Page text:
Mr Rivera, a regular contributor on the conservative news channel, made the claim on the morning after Martin Luther King Day in a segment addressing the president’s appearance at the World Economic Forum in Davos.
The guest told Fox & Friends he felt “awful” for Mr Trump because the president has had to answer question about his impeachment trial at the summit.
“This is an economic summit. The American economy is the envy of the world,” Mr Rivera said.
“I call him, to great controversy, a civil-rights leader, especially yesterday on Martin Luther King Day.”
He explained: “African American unemployment - lowest it’s ever been. Latino unemployment - lowest it’s ever been. This rising tide is lifting all boats, we should be celebrating.”
Although both measures have increased in recent months, it is true that the African-American and Hispanic unemployment rates have reached record lows in 2019 – at 5.4 per cent in August and 3.9 per cent in September respectively – according to official statistics.
In December, African-American unemployment was at 5.9 per cent, while Hispanic unemployment was at 4.2 per cent.
Those figures have continued a long-running downward trend in African-American and Hispanic unemployment rates that began during the Obama administration, following an increase after the 2008 financial crash.
Mr Trump has often touted low levels of African-American unemployment as one of his major achievements and even mentioned it in a tweet for Martin Luther King Day.
On Monday, the president appeared to liken himself to the civil rights leader as he boasted about low unemployment figures.
"It was exactly three years ago today, January 20, 2017, that I was sworn into office. So appropriate that today is also MLK jr DAY," he wrote.
"African-American Unemployment is the LOWEST in the history of our Country, by far."
However, the president’s record on civil rights has repeatedly come under criticism from activists and campaigners.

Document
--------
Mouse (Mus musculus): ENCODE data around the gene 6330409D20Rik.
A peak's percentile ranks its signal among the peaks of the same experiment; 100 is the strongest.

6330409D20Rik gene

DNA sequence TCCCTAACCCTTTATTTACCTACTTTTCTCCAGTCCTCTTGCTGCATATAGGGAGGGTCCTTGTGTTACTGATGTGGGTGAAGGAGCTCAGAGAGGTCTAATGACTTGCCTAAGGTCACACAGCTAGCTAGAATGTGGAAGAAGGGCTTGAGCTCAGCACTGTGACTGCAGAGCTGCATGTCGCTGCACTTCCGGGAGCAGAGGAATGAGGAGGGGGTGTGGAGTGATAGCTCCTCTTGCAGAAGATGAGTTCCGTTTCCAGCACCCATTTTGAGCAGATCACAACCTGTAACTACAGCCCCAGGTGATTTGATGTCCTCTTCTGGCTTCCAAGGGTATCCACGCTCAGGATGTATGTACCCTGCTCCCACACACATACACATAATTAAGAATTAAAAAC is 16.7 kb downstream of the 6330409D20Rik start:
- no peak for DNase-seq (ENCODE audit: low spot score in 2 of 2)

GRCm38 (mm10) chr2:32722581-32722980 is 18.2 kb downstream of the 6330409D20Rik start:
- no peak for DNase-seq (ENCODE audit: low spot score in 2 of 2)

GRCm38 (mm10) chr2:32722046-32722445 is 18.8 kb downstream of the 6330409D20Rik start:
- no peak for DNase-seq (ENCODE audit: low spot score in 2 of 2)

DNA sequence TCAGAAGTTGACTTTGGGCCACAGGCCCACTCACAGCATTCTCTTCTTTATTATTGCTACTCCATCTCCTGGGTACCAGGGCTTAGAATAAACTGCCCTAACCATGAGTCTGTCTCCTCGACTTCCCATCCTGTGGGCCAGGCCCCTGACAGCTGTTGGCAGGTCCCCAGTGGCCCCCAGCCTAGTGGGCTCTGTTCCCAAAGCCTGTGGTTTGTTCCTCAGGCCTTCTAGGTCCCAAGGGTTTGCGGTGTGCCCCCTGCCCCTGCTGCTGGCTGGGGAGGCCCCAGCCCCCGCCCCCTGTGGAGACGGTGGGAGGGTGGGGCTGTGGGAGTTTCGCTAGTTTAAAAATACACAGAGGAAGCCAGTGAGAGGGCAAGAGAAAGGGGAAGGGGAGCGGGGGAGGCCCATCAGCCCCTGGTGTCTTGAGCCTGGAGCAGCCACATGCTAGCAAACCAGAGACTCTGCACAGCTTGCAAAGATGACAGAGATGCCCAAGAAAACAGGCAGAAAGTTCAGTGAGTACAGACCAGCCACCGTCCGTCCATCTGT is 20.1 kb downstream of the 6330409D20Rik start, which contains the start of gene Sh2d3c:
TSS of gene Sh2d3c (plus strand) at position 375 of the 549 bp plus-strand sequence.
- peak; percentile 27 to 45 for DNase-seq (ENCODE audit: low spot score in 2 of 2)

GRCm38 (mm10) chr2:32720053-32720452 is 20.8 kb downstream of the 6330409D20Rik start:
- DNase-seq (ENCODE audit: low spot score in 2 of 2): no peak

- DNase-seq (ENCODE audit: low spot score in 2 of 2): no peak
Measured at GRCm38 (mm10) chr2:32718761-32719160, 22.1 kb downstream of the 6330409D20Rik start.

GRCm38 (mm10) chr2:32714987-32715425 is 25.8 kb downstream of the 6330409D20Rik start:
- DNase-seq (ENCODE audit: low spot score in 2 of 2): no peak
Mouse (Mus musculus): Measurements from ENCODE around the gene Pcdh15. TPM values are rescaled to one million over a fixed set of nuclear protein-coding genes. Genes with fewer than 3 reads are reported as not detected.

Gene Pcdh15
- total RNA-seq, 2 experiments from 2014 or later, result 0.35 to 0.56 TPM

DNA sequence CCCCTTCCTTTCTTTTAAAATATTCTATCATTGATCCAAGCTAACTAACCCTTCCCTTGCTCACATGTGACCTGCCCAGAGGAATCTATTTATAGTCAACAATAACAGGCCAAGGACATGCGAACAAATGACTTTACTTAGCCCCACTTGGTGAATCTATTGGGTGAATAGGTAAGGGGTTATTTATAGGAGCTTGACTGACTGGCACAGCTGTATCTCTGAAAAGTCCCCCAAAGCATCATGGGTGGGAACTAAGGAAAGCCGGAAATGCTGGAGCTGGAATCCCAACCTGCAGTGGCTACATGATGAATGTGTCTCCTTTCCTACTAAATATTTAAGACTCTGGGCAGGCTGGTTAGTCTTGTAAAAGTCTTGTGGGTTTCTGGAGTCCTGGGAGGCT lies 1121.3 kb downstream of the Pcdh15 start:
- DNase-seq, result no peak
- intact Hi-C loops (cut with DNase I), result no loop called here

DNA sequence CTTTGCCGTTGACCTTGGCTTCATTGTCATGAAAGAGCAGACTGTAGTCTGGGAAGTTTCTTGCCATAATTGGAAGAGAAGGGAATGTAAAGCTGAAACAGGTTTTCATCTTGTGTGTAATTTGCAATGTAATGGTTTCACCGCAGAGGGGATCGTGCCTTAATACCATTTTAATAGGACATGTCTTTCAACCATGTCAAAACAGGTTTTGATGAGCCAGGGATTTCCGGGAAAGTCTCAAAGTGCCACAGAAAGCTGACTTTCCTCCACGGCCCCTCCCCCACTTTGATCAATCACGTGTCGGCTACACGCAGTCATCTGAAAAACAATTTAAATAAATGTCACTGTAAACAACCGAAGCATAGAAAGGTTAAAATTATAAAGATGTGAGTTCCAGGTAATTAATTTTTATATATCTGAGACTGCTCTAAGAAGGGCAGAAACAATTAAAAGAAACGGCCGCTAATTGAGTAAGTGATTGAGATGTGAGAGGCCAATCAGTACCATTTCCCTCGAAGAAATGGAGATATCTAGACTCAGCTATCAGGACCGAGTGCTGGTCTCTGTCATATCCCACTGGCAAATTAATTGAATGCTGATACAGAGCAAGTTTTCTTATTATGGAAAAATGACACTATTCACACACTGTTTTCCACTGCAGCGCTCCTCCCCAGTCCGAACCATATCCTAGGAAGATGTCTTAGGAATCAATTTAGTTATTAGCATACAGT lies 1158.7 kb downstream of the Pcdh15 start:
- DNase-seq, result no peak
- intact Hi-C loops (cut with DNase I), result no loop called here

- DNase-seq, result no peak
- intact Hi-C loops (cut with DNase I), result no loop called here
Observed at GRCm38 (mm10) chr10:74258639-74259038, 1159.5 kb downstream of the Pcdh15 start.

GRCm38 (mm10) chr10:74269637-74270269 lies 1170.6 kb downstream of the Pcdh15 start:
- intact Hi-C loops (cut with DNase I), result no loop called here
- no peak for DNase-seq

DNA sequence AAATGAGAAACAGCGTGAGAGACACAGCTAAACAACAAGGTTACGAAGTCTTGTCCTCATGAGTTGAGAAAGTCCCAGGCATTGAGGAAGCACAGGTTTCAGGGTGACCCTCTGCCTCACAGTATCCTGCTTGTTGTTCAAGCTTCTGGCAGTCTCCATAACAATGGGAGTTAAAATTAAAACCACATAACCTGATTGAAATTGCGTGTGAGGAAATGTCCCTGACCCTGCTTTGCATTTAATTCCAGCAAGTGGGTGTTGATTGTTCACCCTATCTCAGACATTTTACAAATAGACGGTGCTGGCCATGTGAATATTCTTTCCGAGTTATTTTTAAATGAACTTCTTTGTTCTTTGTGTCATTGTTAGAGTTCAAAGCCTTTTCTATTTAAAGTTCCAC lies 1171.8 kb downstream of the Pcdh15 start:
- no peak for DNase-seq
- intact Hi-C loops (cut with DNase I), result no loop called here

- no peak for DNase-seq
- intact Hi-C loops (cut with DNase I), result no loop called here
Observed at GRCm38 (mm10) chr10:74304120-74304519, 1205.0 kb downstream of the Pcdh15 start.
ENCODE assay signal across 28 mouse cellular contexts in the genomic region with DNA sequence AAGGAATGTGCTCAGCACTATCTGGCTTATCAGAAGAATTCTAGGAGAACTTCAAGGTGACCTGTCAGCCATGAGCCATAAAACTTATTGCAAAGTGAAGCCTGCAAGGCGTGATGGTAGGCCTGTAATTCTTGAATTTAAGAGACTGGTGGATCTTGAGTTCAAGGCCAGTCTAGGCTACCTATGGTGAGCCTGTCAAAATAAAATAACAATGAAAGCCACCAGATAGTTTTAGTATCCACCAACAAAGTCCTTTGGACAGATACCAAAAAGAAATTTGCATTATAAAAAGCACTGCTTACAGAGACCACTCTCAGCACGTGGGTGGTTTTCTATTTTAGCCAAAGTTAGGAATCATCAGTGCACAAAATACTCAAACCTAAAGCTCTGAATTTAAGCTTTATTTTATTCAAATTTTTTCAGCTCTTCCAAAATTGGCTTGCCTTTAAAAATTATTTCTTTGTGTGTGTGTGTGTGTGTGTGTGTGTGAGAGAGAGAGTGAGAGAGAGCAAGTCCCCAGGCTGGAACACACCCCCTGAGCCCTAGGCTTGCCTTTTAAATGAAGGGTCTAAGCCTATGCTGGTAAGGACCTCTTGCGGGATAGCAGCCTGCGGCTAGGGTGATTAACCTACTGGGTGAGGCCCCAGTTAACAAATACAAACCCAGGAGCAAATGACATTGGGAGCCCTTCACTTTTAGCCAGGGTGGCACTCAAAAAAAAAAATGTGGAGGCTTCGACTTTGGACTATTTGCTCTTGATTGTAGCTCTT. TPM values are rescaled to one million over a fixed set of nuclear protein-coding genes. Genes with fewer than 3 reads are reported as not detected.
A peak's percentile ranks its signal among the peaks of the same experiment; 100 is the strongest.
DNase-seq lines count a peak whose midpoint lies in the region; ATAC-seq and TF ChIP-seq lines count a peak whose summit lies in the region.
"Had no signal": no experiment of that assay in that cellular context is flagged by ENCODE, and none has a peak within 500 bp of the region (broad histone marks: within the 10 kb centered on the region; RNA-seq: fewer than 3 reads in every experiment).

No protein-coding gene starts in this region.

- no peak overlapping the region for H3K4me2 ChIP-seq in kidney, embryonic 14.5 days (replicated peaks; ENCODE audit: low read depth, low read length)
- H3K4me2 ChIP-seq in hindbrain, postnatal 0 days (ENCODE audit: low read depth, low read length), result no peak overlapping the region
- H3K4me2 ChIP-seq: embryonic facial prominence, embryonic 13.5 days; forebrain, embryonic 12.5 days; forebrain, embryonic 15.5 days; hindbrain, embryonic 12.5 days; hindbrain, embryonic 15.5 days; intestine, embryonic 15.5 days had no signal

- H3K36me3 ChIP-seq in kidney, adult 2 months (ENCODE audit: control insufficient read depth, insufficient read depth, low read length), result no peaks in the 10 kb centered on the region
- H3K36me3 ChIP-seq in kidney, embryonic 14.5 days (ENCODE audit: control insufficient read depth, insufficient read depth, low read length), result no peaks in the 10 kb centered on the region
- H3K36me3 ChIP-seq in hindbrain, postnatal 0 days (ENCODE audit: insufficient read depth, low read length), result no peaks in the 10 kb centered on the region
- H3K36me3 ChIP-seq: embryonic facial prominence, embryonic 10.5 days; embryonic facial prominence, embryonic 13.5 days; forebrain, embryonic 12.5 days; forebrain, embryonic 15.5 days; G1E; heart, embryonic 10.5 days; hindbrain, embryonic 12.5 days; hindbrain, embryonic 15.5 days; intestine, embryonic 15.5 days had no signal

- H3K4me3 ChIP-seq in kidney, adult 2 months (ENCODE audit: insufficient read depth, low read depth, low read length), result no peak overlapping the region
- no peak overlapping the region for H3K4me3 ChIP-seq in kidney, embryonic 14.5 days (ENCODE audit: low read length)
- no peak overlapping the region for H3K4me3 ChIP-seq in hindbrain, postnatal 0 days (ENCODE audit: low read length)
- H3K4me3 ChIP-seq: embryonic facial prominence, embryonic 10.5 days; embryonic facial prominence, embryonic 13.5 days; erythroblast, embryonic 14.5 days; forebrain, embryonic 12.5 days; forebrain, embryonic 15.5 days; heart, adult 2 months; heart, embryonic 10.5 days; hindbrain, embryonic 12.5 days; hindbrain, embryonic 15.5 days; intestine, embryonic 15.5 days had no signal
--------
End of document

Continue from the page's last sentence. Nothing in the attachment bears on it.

In November, the FBI reported that violent hate crimes and threats in the US had reached their highest levels in 16 years, partly due to a surge in attacks on Hispanic people in 2018.
Activists and civil rights researchers have said Mr Trump’s hardline anti-immigration policies and controversial verbal attacks on Latino immigrants carried some responsibility for the rise.
“President Trump frequently refers to Latinos in the most hateful and bigoted ways, and words matter,” Janet Murguia, head of the Washington-based Latino civil rights organisation UnidosUS, said.
“Having just visited El Paso [after the mass shooting in August] and hearing first-hand from the victims of the tragic shooting there, I know that hateful words have hateful consequences, and can result in violence and even death.”
The president also faced widespread criticism in July when he suggested four congresswomen of colour, three of whom were born in the US, should “go back and help fix the totally broken and crime infested places from which they came”.
Many commentators said Mr Trump’s statement was racist - including Mr Rivera, who told The New York Times: “As much as I have denied it and averted my eyes from it, this latest incident made it impossible.”
“I do insist that he’s been treated unfairly. But the unmistakable words, the literal words he said, is an indication that the critics were much more right than I,” Mr Rivera added.
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